went into effect on October 17, 2005 and provides the most significant (and controversial) overhaul of the bankruptcy system in over 25 years. Backed by the credit card, retail and banking industries, the new legislation makes it more difficult for people to erase all of their debts in bankruptcy, while forcing others on payment plans instead. Conservatives and the financial services lobbies argue that the new law was needed to curb abuse of the bankruptcy system and teach people to be more financially responsible, while liberals and consumer advocates say that this law unfairly penalizes poor people who may be suffering financially due to illness, divorce or unemployment.
If you are considering filing for bankruptcy, there are some important things about this law that you will need to know before you start your proceedings. Here is a summary of some of the BAPCPA’s most significant provisions.
Under the new law, you are required to go into credit counseling (at your own expense) with an approved government agency at least six months before filing for bankruptcy. The first session should be at least 90 minutes in length, and give you an idea if bankruptcy is really right for you or if you can get out of debt by simply following a repayment plan that the credit counselor proposes. While you are not required to agree with the final opinion of the counselor or follow any repayment plan they propose, you will still be required to submit any repayment plans or bankruptcy alternatives that the agency has suggested to the court before being allowed to file. Once you have filed, you will then have to attend additional counseling and/or a money management class. Your debt will then be discharged when you submit a certificate of successful completion of these classes. Counseling is required even if a payment plan isn’t possible or realistic for your financial situation or you are facing debts that you are disputing and do not feel you should have to pay.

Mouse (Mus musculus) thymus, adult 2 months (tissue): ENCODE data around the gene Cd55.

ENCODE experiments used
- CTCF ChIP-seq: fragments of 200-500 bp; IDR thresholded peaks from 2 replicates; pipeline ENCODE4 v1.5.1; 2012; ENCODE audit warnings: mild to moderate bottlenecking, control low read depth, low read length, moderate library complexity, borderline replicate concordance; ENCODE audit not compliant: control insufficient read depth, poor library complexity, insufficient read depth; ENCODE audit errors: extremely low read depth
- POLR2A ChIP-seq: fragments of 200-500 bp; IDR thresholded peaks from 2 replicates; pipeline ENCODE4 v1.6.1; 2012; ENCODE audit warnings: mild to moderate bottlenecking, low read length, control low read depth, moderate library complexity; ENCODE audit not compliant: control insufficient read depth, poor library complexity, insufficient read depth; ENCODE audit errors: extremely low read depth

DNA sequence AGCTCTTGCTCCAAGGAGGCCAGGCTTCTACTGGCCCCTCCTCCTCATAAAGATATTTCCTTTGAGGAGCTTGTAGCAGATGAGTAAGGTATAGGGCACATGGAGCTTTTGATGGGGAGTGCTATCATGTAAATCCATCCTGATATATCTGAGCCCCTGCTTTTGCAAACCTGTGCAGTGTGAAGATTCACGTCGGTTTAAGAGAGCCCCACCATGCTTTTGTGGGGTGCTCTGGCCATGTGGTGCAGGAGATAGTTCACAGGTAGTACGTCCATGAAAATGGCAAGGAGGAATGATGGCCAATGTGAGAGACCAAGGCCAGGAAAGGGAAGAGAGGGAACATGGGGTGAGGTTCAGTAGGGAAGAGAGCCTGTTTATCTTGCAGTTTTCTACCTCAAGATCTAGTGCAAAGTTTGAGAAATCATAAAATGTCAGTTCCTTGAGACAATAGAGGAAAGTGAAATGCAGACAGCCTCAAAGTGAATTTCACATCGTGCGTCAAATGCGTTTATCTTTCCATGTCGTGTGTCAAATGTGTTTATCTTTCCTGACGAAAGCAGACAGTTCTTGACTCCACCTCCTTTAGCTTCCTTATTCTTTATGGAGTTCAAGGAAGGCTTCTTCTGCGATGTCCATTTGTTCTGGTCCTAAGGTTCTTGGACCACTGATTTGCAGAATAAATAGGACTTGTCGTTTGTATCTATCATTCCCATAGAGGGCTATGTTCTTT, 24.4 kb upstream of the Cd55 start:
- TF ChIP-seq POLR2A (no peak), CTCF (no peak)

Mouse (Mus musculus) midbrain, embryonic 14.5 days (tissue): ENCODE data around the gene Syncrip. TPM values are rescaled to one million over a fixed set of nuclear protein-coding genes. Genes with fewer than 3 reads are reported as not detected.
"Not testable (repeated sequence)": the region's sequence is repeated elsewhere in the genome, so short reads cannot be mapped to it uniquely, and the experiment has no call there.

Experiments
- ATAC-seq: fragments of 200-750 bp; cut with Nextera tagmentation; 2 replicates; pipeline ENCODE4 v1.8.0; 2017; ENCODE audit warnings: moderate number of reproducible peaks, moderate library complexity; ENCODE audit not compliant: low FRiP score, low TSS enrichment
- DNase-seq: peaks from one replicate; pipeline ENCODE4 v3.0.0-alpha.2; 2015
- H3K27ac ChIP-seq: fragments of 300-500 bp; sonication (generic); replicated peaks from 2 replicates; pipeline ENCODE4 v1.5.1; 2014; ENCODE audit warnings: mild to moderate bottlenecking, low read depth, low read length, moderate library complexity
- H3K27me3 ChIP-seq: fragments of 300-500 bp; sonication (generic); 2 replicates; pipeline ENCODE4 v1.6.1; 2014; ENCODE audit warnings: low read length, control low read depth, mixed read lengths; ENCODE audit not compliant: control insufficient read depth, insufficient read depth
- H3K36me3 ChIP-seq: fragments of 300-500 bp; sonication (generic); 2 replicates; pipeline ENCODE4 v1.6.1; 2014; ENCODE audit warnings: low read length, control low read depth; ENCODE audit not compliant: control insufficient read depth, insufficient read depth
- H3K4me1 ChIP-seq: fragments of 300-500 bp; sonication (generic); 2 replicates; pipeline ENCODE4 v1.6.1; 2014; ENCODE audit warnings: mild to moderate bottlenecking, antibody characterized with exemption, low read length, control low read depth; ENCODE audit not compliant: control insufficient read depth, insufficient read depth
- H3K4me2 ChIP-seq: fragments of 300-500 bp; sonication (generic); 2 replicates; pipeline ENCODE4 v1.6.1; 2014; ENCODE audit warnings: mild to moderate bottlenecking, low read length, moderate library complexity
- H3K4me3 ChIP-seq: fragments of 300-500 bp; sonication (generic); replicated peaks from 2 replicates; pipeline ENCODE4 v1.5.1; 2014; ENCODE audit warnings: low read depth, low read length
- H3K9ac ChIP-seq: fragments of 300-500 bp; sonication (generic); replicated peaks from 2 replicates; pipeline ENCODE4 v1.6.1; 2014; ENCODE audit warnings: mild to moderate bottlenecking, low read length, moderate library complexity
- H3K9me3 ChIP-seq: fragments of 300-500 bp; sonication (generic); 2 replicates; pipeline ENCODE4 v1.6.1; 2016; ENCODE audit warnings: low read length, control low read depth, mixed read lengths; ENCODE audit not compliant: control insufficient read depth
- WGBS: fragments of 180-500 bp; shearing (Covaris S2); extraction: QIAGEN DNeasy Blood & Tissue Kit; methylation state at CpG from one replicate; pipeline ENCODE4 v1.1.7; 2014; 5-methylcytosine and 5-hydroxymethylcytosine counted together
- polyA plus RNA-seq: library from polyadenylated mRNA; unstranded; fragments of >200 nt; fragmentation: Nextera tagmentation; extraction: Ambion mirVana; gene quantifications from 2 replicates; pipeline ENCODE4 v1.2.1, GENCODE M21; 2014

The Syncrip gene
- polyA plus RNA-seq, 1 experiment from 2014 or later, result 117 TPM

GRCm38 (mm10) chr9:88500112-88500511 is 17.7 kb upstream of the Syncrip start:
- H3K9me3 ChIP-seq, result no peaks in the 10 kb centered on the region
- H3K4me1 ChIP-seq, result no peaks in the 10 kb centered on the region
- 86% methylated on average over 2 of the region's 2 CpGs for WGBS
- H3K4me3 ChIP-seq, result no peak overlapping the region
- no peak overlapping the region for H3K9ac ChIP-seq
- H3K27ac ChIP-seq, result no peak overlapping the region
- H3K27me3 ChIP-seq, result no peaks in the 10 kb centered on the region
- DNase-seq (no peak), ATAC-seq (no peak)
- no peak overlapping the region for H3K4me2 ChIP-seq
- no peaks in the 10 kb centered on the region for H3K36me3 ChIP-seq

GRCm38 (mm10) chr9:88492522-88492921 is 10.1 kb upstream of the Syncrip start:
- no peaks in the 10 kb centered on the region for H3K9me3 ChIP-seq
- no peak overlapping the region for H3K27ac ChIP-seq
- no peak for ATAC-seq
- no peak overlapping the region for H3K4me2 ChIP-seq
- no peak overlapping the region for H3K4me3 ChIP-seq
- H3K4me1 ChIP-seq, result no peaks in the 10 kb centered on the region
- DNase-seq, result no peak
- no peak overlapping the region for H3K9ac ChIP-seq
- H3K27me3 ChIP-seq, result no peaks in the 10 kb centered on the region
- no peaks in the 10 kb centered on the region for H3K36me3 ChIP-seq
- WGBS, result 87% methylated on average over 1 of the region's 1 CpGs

If your financial problems are the result of extenuating factors beyond your control, you may be eligible for the “special circumstances” exemption. Under the BAPCPA, debtors can sidestep the new restrictions on the bankruptcy law if they can prove that special circumstances have resulted in a loss of income or an increase in debt. Two examples of special circumstances offered by the U.S. Trustee’s Office include loss of income due to a call to duty in the military or a serious illness or injury. After the massive destruction of Hurricanes Katrina and Rita, the Trustee’s Office announced that natural disasters should be considered to be a special circumstance as well. If a judge agrees that special circumstances are the cause of your insolvency, you will not be subjected to the means test, the credit counseling requirements will be waived, and you will be given permission to file for Chapter 7 bankruptcy.
While this provision gives judges some flexibility when hearing your case, you should keep in mind that the examples of special circumstances given by the U.S. Trustee’s office sets a very high threshold for what situations should and should not qualify. Your personal situation should be at least as serious as these examples in order to receive bankruptcy relief.
The Law Offices of Charles W. Daff assists clients with Debt Relief, Personal Bankruptcy, Chapter 7, Chapter 11, Chapter 13, Foreclosure, Garnished Wages and Repossessions in Santa Ana as well as Irvine, Orange, Garden Grove, Tustin, Anaheim, Fountain Valley, Villa Park, Fullerton, Atwoord, Costa Mesa, Midway City, Westminster, Stanton. Placentia, Newport Beach and Yorba Linda in Orange County, Los Angeles County, Riverside County and San Bernadino County.